When the setpoint distance is reached, it is possible to switch back to the normal proximity control system. However, with reference to a gentle transition between the different control modes, it is possible through additive superimposition to create a setpoint value from the acceleration values that are generated from the proximity control process and from the proximity limiting process, the setpoint value then being supplied to the engine control system. In the context of the proximity control process, in this case the value range of the permissible setpoint accelerations is limited so that only setpoint accelerations above a predetermined negative threshold value are generated, whereas in the proximity limiting process the value range of the accelerations is limited by an upper threshold value, for example, zero. By adding these setpoint values, the result is then a fluid transition between proximity limiting and proximity control.
Further advantages are yielded from the following descriptions of example embodiments.
The present invention is described below in greater detail on the basis of the example embodiment illustrated in the Figures.
FIG. 1 is a block diagram of a control unit for controlling the velocity of a vehicle.
FIG. 2 is a path-time diagram of the vehicle and of a vehicle traveling ahead.
FIG. 3 is, in a time diagram corresponding to that illustrated in FIG. 2, the change in the distance between the vehicle and the vehicle traveling ahead.
FIG. 4 is a diagram illustrating the relationship between the actual distance of the vehicle traveling ahead and a deceleration distance taken as a basis for the distance limiting process.
FIG. 5 is a block diagram of the system for proximity control and proximity limiting.
FIG. 1, in the form of a block diagram, illustrates a control unit 10 for an adaptive road speed controller of a motor vehicle, for example, a passenger car. Control unit 10 includes an input circuit 12, at least one microcomputer 14, and an output circuit 16, which are connected to each other for data exchange by a communications system 18.
A velocity measuring device 20 is configured to measure the velocity of the vehicle, an operating element 22 that may be actuated by the driver and that functions, inter alia, for inputting the setpoint velocity desired by the driver, and a distance measuring device 24, e.g., a radar device, supply input signals to input circuit 12. Additionally, input circuit 12 receives signals from further measuring devices 26, 28, which are configured to measure further operating variables of the vehicle, which are used in the adaptive road speed control system. Examples of this are the steering angle, the transverse acceleration, etc.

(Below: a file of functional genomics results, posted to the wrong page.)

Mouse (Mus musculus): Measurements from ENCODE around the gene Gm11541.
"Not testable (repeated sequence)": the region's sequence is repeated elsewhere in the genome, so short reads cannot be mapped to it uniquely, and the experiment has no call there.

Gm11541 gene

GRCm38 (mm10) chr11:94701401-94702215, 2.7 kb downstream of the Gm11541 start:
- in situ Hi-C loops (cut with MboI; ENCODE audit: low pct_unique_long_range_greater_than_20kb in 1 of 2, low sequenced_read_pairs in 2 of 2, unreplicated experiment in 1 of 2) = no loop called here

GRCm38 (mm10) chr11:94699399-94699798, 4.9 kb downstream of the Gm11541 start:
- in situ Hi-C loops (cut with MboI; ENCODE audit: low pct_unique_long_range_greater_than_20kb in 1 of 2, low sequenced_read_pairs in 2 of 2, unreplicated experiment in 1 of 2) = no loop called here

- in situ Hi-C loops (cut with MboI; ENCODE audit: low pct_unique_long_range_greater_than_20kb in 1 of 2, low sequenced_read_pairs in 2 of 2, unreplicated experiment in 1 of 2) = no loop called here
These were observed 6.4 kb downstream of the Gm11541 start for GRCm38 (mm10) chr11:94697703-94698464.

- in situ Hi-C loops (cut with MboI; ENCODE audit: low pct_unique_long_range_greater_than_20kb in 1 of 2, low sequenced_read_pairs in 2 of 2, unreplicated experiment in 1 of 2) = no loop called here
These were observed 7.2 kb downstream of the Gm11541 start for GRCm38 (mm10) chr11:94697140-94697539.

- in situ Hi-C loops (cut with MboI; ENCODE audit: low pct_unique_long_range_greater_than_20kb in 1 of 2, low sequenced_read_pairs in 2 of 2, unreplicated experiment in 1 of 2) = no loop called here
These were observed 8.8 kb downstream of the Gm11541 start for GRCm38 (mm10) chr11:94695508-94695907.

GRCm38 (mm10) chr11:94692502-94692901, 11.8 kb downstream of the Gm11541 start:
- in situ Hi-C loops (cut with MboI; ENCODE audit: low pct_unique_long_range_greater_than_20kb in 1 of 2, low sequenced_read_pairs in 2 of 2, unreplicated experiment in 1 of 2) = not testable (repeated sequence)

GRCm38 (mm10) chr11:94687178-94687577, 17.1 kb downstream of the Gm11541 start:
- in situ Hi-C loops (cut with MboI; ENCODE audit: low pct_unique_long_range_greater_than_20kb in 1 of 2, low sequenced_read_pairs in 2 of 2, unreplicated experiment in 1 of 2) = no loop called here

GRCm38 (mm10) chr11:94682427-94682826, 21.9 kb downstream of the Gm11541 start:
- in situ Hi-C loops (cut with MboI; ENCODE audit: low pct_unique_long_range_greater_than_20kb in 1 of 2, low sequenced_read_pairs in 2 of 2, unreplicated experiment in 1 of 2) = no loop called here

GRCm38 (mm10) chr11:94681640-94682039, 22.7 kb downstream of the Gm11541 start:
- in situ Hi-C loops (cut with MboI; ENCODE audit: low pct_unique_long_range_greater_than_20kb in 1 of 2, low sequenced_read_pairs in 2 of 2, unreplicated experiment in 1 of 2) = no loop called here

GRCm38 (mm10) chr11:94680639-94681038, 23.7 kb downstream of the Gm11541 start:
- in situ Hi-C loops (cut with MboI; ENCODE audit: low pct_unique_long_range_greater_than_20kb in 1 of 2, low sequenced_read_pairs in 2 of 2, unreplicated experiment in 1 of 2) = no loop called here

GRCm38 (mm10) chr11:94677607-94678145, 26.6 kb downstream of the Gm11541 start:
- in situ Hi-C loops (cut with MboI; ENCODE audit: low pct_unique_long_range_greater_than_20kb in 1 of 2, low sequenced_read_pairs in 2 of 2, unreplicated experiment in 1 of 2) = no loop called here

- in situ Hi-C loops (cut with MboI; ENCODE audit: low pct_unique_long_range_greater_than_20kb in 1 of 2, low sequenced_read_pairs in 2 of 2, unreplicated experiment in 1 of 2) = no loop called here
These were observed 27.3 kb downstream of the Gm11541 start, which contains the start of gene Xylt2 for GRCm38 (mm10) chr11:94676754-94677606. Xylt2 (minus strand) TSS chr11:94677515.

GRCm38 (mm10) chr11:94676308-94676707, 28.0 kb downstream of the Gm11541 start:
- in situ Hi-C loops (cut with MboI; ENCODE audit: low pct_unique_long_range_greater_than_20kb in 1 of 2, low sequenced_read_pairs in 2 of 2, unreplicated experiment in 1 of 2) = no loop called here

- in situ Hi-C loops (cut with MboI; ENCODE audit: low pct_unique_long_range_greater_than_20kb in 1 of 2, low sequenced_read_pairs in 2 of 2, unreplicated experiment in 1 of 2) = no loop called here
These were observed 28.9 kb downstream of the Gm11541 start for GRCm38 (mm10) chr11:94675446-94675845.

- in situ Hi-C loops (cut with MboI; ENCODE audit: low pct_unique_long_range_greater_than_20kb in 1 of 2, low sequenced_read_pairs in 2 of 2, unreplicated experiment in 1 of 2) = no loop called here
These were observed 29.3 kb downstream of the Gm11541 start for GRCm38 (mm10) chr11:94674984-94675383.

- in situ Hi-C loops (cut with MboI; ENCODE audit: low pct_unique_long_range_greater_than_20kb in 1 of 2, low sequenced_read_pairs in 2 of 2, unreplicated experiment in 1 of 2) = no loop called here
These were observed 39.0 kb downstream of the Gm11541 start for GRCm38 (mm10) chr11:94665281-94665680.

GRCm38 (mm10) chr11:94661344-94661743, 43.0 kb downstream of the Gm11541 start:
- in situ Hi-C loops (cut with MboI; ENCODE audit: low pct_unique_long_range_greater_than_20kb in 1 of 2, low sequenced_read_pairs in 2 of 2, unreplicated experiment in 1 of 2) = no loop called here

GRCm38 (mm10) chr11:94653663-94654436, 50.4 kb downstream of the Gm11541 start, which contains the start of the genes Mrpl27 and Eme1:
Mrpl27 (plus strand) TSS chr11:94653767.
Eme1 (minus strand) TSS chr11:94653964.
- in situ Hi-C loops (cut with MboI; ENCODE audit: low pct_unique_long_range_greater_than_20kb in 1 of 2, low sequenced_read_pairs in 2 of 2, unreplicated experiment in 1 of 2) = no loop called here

Microcomputer 14 evaluates the data that are input via input circuit 12 in the context of the adaptive road speed controller and, via output circuit 16, it drives a control device 30, for example, an electronic engine control device, which, for example, by influencing the throttle valve position, the ignition, etc., of the vehicle engine, determines the driving power and therefore ultimately the (positive or negative) acceleration of the vehicle.
Microcomputer 14 periodically executes a program, which calculates the setpoint acceleration (or deceleration) to be output in each case to control device 30. If no vehicle traveling ahead is located using the radar device, then a control process is performed to arrive at the setpoint velocity that is input by the driver. On the other hand, if the presence of a vehicle traveling ahead is established, then, using the radar device, its distance Dist and relative velocity Vrel are measured, and a control process is performed to arrive at velocity-dependant setpoint distance Dsoll, which corresponds to the required safety distance between the vehicles. This case is illustrated in FIG. 2 in the form of a path-time diagram.
Curve F, which is illustrated in FIG. 2 in thick, solid lines, represents the path-time curve of the vehicle, which is provided with the adaptive road speed controller. Curve P represents a vehicle traveling ahead. (Reference characters F and P are used hereinafter both for the curves as well as for the vehicles represented by them). Up to time point t1, vehicle P travels at a constant velocity, and the velocity of vehicle F is regulated in the context of proximity control so that it follows vehicle P at the same velocity at a specific distance Dist. Distance Dist corresponds to the setpoint distance appropriate to the velocity in question, and it is equal to the product of a setpoint time gap Ts and velocity V of vehicle F.